When I began implementing this curriculum the next fall, I noticed how much the 8th graders knew and were eager to impart to one another—with almost desperate urgency. As if riding a roller-coaster, students relayed stories and advice to one another, hitting highs and lows at breakneck speed. They were experts in some aspects of online interaction and risks but complete novices in others. I realized that their knowledge and thirst to exchange information provided a rare opportunity. So I charged my 8th grade students with the job of teaching my 6th graders.
As any middle school teacher knows, there is a vast difference in development between a 6th grader and an 8th grader. The first is a child; the second a young adult. The first wants to emulate the second; 6th graders literally and figuratively look up to their older schoolmates. Most 8th graders realize this and feel a tangible sense of responsibility as role models. These are perfect conditions for motivating older students to present information on a public safety issue—and getting younger students to take it seriously.
Eighth graders first learnnetiquette—appropriate, courteous online behavior and communication. Students discuss their own definitions of appropriate online behavior. My 8th graders have identified a number of rules, including (1) If you wouldn't say it to the person's face, don't say it online; (2) Be careful with sarcasm—it can be misread; and (3) Be extra careful about what you say online because your audience can't hear tone or see facial expressions.
I then describe certain deviations from appropriate behavior and how to recognize these deviations and safeguard against becoming a victim or perpetrator. I divide 8th graders into groups and make each group responsible for researching one subtopic and creating an engaging 15-minute lesson to deliver to a 6th grade class.
The first year we tried this, students wrote lessons on flaming, phishing, cyberbullying, cyberharassment, cyberbullying or harassment by proxy, and online grooming. They created a list of definitions of these terms followed by succinct advice for coping with each one, which they handed out to 6th graders (see "The Student Guide to Stamping Out Cyberabuse" on p. 79). Students created PowerPoint presentations, SmartBoard drawings, diagrams, and graphics. They incorporated into their presentations online media they found about cyberbullying, such as videos from TeacherTube.com and the group Netsmartz.org. (One powerful resource they found is a British-made public service announcement video available on YouTube called "Think U Know" that shows a young girl reporting a predatory online groomer.) They shared surveys, bookmarks, and a list of Internet safety tips with their peers.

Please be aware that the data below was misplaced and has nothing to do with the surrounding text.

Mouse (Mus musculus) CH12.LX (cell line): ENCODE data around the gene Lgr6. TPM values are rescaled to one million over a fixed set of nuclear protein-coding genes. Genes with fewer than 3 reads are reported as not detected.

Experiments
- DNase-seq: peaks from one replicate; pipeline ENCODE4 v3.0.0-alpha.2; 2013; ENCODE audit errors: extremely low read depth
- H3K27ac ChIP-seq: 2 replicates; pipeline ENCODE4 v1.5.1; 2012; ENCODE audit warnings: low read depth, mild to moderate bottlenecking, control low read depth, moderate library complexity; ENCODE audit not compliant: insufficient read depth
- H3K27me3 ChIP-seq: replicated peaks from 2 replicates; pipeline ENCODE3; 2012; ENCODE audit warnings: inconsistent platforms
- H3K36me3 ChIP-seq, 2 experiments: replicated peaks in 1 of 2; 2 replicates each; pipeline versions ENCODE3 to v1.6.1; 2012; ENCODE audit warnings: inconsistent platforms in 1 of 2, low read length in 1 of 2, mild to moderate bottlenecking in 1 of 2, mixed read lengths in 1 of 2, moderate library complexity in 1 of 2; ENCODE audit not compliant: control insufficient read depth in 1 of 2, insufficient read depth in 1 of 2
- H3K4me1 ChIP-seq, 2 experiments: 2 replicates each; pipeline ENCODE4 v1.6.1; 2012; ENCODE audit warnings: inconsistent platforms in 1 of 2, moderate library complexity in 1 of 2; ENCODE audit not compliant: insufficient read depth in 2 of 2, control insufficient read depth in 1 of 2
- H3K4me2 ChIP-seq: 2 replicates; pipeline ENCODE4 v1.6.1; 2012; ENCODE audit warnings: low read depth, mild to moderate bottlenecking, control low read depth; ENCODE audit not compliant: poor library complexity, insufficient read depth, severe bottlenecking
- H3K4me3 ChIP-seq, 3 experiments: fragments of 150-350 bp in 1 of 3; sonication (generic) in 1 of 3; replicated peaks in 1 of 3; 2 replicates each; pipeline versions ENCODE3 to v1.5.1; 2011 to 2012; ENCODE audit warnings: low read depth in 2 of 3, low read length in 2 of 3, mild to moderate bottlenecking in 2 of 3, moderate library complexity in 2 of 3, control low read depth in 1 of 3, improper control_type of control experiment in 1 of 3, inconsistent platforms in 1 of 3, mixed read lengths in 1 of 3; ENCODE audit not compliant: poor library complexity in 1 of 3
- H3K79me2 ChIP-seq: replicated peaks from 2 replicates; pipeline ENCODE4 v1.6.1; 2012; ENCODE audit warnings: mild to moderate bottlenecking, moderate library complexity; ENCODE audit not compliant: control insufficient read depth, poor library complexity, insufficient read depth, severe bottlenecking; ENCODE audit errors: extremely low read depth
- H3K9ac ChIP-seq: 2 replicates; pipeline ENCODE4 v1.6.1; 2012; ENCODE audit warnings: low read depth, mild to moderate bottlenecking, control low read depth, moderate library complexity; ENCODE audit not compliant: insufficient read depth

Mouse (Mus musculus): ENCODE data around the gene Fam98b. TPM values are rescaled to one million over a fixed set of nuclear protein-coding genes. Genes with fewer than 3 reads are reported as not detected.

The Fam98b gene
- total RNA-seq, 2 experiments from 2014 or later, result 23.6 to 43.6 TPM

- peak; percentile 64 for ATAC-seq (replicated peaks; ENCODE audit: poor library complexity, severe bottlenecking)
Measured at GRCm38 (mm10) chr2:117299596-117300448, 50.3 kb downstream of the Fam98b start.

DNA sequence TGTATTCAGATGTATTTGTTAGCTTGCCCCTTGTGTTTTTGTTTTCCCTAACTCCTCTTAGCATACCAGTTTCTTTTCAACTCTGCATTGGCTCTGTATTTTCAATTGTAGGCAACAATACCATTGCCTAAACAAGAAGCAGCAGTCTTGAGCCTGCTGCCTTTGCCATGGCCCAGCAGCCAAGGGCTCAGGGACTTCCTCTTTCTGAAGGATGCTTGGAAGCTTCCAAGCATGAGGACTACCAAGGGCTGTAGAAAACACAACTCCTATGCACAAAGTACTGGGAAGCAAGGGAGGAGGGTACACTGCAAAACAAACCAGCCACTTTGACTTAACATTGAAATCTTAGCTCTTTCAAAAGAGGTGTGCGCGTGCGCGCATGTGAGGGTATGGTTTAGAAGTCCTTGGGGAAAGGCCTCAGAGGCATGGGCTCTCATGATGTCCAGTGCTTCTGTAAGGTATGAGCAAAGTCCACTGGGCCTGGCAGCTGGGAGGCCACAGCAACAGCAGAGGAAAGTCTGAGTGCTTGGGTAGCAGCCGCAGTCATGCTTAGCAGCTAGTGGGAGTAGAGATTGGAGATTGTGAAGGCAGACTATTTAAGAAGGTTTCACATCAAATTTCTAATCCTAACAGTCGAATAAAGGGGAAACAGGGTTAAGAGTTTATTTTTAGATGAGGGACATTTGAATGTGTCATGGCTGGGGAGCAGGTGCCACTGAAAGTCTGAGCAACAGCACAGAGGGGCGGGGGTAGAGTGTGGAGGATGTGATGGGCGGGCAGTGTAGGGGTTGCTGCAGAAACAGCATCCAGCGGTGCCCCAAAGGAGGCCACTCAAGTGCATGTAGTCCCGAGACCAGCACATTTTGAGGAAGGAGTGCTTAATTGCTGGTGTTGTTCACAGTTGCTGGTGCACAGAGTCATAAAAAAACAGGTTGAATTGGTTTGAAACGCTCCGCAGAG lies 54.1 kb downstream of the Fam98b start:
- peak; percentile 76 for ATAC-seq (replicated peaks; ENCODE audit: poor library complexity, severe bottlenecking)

I also infused the unit with instruction in public speaking, and on the day of the presentations, I assessed each student on his or her presentation, including organization, content knowledge, mechanics, delivery, and the quality of visual aids.
As you might expect, every 8th grade student rose to the occasion, even the most traditionally reluctant participants. Their talks, materials, and activities kept the younger students fully engaged. They asked questions and got their peers to think and reflect, sometimes with creative tactics.
For example, one group burst into the classroom in a friendly manner. They handed out lollipops and asked 6th graders to fill out a questionnaire providing their e-mail passwords, addresses, phone numbers, and parents' and siblings' names, explaining that they needed this information for their presentation. The older students handily made their point about how online groomers befriend victims first to gain their trust.
The "teachers" alerted their students to how seemingly innocuous messages can be precursors to harassment and abuse. In addition to showing realistic examples of bullying and aggressive communiqués, they also informed their younger counterparts about protective tools, like procedures that block certain messages or senders, privacy settings, and logistics for reporting incidents to an Internet service provider. In a clever twist, one group included in their PowerPoint presentation the kinds of questions a groomer might send, leaving the victim's answers blank. They asked 6th graders to write how they would respond to the messages.
Some 8th graders later told me they had been very nervous during their presentations, but it wasn't evident at the time. Students displayed a mature understanding of the seriousness of their responsibility. As Dylan noted in his final reflection,Presenting to the 6th graders helped me realize how easily kids will give out their information for a small prize. … It's important to always educate kids on Internet safety.